Friesians were a favored breed in battle throughout history. We have Roman historical records of Friesian cavalries as early as 150 AD! There are many illustrations of historic battles showing horses with significant similarities to Friesians. One of the first recordings that specifically mentions a Friesian horse was in 1544 when a German official rode a Friesian to the Reichstag in Spiers.
Friesians Almost Went Extinct – Multiple Times!
Friesian horses almost went extinct numerous times for different reasons during the end of the 19th century. In 1913, there were only three breeding stallions left in the world! With the introduction of heavier, more practical breeds, farmers shifted away from the Friesian in favor of breeds more suited to grueling work in the fields.
Thankfully, the Friesian was kept alive through careful breeding programs established by a small group of people with a love for this amazing breed. The breed is fortunate to have attracted passionate people throughout history that were willing to preserve the breed into what we know today.
Friesians Came to the US Twice
The first record of a Friesian being imported to the United States was in 1625, but the bloodlines were soon lost across North America due to crossbreeding. In 1974, the breed was again introduced into the United States by a gentleman from Ohio.
Luckily, the second introduction was a hit and the breed grew in popularity enough to warrant a national breed association and show in the United States by 1983.
Friesians Participate in Keurings
Friesians participate in keurings as part of their registration process. Keuring is the Dutch word for inspection. These keurings are designed to ensure approved breeding stallions are producing quality offspring. Horses are judged on their conformation and movement in-hand at the walk and trot. The judges at Keurings are certified in the Netherlands to judge the Friesians against a specific standard.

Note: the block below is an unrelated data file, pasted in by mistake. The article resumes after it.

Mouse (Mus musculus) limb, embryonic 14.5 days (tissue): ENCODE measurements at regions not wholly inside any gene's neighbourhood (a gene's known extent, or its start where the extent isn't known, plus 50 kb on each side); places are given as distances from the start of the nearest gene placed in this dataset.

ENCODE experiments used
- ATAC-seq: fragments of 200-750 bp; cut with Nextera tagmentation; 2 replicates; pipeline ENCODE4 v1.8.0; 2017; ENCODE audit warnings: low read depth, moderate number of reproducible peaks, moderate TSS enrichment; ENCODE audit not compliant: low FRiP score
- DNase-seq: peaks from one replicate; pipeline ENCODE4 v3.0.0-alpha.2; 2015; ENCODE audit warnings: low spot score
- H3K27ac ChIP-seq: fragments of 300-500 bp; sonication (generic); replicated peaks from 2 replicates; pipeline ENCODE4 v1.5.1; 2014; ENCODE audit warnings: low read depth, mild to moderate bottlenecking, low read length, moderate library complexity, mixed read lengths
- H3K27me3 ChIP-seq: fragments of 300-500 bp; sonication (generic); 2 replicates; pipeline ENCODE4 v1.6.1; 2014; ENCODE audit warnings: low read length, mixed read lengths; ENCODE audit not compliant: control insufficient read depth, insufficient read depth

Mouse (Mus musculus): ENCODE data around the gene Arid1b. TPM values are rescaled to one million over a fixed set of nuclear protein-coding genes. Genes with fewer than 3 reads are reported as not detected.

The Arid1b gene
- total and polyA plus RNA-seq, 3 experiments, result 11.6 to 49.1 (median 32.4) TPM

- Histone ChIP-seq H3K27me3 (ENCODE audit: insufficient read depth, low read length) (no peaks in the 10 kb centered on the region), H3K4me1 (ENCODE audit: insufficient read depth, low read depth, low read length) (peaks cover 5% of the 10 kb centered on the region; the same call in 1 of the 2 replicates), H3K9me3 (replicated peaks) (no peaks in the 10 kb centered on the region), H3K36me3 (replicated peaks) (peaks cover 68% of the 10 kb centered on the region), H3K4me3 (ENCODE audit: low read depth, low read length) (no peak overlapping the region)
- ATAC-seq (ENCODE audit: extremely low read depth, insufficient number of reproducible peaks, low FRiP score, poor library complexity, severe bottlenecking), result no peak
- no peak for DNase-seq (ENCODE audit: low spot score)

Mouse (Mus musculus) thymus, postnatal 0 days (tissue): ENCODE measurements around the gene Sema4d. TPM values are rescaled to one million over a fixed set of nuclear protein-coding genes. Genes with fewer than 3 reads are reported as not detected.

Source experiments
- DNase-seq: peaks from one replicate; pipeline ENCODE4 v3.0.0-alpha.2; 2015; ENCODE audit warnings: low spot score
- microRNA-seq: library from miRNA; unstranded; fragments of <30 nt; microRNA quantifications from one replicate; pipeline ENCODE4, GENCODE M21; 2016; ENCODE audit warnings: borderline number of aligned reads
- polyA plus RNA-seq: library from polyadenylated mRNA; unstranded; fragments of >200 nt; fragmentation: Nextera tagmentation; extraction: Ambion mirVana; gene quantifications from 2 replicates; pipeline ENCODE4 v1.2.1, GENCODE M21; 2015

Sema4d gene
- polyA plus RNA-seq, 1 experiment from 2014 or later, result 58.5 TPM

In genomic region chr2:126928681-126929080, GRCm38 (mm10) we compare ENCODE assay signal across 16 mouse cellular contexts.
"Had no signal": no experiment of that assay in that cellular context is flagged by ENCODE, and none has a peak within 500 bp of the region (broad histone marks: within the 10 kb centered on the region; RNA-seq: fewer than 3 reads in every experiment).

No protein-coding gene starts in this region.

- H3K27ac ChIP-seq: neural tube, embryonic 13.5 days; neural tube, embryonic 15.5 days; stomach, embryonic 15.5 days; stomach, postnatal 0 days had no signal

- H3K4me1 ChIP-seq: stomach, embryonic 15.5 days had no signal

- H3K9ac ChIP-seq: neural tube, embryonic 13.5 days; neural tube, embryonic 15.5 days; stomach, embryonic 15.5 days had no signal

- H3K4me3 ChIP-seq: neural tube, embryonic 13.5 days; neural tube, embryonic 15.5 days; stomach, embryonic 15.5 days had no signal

Generally, Friesians are taken to an official keuring as foals and three-year-olds. However, you can take yearlings, two-year-olds, and adults for further judging if desired. The score at each keur is added to the horse’s official registration papers.
Friesians Are Very Popular in Film
The elegant presence of the Friesian horse is captivating in person and eventually caught the attention of Hollywood. Friesians are now an incredibly popular breed in films. The stunning jet-black coat, flowing mane and tail, long feathers, and high knee action create a beautiful visual on camera.
Some of the most notable movies/series featuring Friesians include The Mask of Zorro, Sense and Sensibility, Alexander, Game of Thrones, and The Chronicles of Narnia. There have also been a few used in the latest Netflix release of Bridgerton!